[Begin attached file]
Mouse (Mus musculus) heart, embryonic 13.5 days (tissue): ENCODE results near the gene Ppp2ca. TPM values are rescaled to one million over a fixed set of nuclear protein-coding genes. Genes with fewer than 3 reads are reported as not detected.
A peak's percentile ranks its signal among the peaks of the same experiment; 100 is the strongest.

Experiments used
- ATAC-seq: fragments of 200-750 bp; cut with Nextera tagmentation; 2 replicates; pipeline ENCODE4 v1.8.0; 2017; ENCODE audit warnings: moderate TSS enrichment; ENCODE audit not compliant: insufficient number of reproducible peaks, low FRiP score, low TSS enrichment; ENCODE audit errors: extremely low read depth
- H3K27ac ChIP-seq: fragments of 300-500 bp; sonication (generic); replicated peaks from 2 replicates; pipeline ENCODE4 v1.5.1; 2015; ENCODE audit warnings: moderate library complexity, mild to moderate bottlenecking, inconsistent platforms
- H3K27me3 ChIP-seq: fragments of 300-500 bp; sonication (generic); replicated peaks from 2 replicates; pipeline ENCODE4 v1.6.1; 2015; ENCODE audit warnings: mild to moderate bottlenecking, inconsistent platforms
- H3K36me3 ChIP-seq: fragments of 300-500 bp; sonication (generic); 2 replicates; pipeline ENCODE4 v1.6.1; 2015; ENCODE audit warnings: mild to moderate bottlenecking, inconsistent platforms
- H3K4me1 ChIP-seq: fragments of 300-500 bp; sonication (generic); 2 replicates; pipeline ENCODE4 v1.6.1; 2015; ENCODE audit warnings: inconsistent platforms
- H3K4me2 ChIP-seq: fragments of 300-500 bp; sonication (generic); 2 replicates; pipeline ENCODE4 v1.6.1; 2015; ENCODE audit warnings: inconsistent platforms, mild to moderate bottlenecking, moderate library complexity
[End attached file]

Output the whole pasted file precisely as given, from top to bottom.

Mouse (Mus musculus) heart, embryonic 13.5 days (tissue): ENCODE results near the gene Ppp2ca. TPM values are rescaled to one million over a fixed set of nuclear protein-coding genes. Genes with fewer than 3 reads are reported as not detected.
A peak's percentile ranks its signal among the peaks of the same experiment; 100 is the strongest.

Experiments used
- ATAC-seq: fragments of 200-750 bp; cut with Nextera tagmentation; 2 replicates; pipeline ENCODE4 v1.8.0; 2017; ENCODE audit warnings: moderate TSS enrichment; ENCODE audit not compliant: insufficient number of reproducible peaks, low FRiP score, low TSS enrichment; ENCODE audit errors: extremely low read depth
- H3K27ac ChIP-seq: fragments of 300-500 bp; sonication (generic); replicated peaks from 2 replicates; pipeline ENCODE4 v1.5.1; 2015; ENCODE audit warnings: moderate library complexity, mild to moderate bottlenecking, inconsistent platforms
- H3K27me3 ChIP-seq: fragments of 300-500 bp; sonication (generic); replicated peaks from 2 replicates; pipeline ENCODE4 v1.6.1; 2015; ENCODE audit warnings: mild to moderate bottlenecking, inconsistent platforms
- H3K36me3 ChIP-seq: fragments of 300-500 bp; sonication (generic); 2 replicates; pipeline ENCODE4 v1.6.1; 2015; ENCODE audit warnings: mild to moderate bottlenecking, inconsistent platforms
- H3K4me1 ChIP-seq: fragments of 300-500 bp; sonication (generic); 2 replicates; pipeline ENCODE4 v1.6.1; 2015; ENCODE audit warnings: inconsistent platforms
- H3K4me2 ChIP-seq: fragments of 300-500 bp; sonication (generic); 2 replicates; pipeline ENCODE4 v1.6.1; 2015; ENCODE audit warnings: inconsistent platforms, mild to moderate bottlenecking, moderate library complexity